Rachel Schieffelbein said...

My daughter is eight and will be selling cookies this year, too. I hate selling anything. I mean it, I am a horrible sales person. I already told her not to get excited about the prize list. :P

Chuck said...

That picture with the house on fire had me on the floor...that is hilarious. My wife and I have cut off all contact with anyone who has Scout age girls for this reason. I actually wear dark glasses and use a cane when walking into Walmart during "cookie season". It's worse than flu least on the waistline!

Botanist said...

I don't think I've dreaded any milestones yet, but I sympathize with the cookie-peddling parent story. Our garage used to be a regular warehouse for the entire district twice a year.

Tammy Theriault said...

whoa. also, i have to say, this was hard for me not to drool as i thought of chocolate mint cookies....numamamama

Morgan said...

Hard for me to focus on the deeper message in this post with all those cookies... ;-)

No, I totally agree. It's why we've *got* to find joy in the journey... destinations really don't bring happiness. Great post. :D

Tonja said...

I love the enthusiasm of little people. So sad when the teenager thing takes over.

Rachel Shields said...

On an entirely unrelated note, my daughter is selling cookies and can be contacted at..... JK

Michael Di Gesu said...

I am SOOO with Tammy CHOCOLATE MINT COOKIES!!!! I LOVE THEM!!! BUT haven't eaten them in years... Lol.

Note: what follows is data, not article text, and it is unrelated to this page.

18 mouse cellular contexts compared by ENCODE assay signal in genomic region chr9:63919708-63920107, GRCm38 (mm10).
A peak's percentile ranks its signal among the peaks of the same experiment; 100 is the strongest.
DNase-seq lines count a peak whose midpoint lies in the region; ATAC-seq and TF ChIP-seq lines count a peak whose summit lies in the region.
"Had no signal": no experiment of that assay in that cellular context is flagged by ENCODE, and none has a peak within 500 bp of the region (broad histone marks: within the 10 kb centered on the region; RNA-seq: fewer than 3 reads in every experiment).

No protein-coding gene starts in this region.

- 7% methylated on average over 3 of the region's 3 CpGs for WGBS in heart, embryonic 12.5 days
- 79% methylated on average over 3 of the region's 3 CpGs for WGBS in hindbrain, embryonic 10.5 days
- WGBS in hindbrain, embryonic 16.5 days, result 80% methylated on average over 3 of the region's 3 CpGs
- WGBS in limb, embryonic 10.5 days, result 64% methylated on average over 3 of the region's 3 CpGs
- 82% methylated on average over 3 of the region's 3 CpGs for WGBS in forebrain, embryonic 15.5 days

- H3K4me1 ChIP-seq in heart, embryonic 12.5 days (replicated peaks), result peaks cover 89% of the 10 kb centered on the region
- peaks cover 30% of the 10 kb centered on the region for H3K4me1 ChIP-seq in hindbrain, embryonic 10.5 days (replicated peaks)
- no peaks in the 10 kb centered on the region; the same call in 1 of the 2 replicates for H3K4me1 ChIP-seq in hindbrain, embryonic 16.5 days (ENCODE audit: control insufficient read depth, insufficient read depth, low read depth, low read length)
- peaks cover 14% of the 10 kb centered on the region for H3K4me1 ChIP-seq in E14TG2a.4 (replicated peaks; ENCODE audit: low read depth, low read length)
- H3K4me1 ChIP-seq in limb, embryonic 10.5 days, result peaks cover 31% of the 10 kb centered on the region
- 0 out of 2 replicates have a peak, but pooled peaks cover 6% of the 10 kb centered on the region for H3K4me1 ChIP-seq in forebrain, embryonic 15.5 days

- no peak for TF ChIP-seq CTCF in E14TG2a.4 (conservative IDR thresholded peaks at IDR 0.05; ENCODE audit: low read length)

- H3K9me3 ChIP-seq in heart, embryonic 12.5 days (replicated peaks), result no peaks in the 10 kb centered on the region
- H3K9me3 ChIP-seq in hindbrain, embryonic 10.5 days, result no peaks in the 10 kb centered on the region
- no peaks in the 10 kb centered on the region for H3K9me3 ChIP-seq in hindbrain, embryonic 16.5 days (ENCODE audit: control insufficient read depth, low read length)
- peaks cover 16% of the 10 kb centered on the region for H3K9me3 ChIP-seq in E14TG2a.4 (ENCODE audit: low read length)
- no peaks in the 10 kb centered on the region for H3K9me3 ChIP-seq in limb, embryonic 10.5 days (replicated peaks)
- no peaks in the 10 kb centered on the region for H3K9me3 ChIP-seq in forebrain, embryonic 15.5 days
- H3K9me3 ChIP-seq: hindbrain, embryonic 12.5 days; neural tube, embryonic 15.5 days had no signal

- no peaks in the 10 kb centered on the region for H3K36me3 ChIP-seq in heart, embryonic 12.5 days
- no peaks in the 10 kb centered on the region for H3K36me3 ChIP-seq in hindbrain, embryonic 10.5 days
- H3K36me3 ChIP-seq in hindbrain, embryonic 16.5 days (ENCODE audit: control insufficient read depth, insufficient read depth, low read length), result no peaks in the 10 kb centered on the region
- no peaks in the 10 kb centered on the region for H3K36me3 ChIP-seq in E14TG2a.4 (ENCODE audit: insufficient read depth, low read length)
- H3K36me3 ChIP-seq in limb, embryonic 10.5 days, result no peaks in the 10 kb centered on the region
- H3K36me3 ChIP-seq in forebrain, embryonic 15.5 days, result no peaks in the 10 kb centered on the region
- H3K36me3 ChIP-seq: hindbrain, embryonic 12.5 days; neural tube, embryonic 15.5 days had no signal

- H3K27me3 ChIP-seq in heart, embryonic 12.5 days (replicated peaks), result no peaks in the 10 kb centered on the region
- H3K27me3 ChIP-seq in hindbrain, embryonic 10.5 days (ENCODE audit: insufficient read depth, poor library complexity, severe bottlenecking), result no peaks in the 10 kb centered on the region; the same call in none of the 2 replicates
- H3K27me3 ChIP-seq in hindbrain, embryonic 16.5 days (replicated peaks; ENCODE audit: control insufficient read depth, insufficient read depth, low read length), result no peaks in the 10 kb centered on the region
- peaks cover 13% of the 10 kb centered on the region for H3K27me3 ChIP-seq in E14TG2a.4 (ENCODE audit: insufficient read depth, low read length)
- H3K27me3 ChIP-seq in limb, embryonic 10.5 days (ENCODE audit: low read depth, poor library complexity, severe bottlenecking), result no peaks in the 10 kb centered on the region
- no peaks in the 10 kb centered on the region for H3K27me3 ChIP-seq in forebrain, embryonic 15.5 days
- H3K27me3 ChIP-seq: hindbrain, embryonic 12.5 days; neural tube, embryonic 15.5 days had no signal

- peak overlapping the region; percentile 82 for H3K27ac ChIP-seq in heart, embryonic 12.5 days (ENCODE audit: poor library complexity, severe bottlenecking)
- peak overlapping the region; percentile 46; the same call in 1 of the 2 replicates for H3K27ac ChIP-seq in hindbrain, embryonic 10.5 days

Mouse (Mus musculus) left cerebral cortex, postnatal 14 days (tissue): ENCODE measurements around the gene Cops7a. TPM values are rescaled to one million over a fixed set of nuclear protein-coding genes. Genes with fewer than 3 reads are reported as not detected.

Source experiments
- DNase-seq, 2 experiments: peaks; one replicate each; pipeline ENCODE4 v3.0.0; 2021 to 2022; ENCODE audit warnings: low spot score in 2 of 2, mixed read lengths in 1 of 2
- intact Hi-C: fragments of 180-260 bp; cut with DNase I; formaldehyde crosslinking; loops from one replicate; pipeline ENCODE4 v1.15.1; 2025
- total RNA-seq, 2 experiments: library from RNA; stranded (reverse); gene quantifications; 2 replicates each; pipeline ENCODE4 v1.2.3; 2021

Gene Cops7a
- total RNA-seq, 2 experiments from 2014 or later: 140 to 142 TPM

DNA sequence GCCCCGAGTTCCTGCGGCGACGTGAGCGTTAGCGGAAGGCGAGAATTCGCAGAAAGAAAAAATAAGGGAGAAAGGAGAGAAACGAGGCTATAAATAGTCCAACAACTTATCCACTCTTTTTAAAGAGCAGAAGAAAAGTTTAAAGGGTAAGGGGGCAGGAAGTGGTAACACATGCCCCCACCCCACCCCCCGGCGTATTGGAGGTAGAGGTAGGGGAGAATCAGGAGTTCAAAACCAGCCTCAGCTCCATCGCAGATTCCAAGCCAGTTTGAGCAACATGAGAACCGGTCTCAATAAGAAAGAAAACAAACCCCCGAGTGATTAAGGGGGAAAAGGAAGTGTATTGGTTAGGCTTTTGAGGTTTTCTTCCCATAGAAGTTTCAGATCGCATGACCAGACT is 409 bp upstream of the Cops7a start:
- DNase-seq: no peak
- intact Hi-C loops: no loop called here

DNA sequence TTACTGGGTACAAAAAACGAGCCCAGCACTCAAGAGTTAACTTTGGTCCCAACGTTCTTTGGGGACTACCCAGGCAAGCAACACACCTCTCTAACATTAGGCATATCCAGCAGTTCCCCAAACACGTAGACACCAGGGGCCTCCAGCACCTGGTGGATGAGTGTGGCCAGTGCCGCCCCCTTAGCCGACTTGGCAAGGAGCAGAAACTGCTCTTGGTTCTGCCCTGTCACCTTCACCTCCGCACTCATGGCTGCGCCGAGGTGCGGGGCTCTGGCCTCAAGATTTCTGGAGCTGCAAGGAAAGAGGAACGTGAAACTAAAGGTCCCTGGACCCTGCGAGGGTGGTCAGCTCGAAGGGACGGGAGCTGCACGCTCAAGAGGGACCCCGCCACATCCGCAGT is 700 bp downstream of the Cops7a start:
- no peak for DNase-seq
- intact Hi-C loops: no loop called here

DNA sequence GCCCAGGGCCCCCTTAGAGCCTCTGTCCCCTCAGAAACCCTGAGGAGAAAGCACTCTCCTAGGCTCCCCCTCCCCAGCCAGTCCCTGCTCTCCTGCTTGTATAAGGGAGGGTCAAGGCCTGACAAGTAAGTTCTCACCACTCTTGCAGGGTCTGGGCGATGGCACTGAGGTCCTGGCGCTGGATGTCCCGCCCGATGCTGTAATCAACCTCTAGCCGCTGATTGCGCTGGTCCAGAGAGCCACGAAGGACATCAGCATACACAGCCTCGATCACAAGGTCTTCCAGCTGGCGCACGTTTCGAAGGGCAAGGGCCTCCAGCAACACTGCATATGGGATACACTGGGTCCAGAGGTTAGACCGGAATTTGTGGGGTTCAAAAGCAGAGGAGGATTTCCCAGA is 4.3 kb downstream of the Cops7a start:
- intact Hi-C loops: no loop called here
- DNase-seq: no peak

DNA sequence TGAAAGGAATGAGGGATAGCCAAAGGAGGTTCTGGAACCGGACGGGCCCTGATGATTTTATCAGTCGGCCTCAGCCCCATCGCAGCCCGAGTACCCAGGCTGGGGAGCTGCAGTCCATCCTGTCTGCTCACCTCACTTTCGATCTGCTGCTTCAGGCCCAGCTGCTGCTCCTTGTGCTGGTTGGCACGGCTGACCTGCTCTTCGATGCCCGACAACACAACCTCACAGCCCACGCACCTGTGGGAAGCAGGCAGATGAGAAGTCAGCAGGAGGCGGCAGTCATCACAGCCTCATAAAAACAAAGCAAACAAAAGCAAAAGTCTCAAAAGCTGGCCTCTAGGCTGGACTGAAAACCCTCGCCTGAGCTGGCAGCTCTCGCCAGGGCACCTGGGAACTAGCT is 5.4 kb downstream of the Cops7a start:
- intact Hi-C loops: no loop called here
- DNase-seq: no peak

It is sad when the enthusiasm waves. But like all people ... our tastes change as we mature. Remember how excited you got buying cool clothes for college?

Now, we run to the store and grab a few pairs of jeans, shirts, etc. Pay and leave. No excitement .....

Julie Flanders said...

Well now I really want to know how to make Thin Mint milkshakes. Yum!

I'm kind of amazed that Girl Scouts haven't changed the cookie delivery method since I was selling them more years ago than I care to admit. We used to have boxes of cookies all over our house too.

LOL I love the photo LOL.

jaybird said...

Um, please, please throw me that thin mint shake recipe.

I'm rejoicing (for now) that my little one still enjoys the cookie selling/Girl Scouts in general. I too, know my time is short when it will be a thing of the past.

Elizabeth Seckman said...

Love it. My name is Elizabeth and I have a thin mint habit. And yes you can freeze them. And yes, they are delicious frozen too.